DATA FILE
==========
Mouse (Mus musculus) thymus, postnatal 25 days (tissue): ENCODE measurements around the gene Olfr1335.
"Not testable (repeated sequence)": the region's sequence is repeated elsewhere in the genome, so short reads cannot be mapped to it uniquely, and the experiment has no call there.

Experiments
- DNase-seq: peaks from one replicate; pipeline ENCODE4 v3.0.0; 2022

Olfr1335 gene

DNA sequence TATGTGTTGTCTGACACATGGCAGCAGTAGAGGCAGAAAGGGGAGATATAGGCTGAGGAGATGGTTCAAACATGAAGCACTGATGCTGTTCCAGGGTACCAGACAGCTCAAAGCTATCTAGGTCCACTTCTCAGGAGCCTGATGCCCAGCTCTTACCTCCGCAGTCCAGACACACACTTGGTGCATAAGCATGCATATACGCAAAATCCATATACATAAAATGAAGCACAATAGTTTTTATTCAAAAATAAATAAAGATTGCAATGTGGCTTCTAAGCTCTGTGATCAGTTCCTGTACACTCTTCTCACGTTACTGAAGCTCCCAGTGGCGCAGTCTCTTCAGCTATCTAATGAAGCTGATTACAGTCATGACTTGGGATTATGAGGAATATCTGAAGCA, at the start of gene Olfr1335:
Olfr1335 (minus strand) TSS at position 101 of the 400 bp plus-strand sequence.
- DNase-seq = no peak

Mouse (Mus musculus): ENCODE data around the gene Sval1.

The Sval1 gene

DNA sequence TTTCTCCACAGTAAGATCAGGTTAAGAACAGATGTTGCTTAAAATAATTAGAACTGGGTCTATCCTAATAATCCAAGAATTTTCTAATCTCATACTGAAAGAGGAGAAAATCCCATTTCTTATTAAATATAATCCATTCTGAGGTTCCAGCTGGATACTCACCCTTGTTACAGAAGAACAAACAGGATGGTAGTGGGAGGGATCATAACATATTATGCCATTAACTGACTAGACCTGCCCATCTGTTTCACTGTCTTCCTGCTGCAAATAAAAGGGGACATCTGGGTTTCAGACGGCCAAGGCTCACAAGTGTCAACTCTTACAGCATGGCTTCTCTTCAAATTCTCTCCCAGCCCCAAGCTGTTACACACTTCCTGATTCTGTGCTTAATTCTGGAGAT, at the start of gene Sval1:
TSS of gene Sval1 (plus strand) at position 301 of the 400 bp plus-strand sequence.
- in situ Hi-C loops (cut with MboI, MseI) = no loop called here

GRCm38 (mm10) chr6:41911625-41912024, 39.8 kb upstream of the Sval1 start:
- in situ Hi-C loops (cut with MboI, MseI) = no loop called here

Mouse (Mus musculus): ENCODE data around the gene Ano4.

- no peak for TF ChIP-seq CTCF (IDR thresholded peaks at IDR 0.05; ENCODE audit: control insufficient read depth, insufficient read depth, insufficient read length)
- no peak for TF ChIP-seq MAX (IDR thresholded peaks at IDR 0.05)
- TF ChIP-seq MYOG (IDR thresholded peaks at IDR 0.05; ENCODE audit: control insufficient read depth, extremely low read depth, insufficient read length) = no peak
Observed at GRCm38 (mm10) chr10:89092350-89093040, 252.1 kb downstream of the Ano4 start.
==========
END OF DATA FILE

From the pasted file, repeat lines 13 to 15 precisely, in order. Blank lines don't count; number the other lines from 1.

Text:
- in situ Hi-C loops (cut with MboI, MseI) = no loop called here

GRCm38 (mm10) chr6:41911625-41912024, 39.8 kb upstream of the Sval1 start:
- in situ Hi-C loops (cut with MboI, MseI) = no loop called here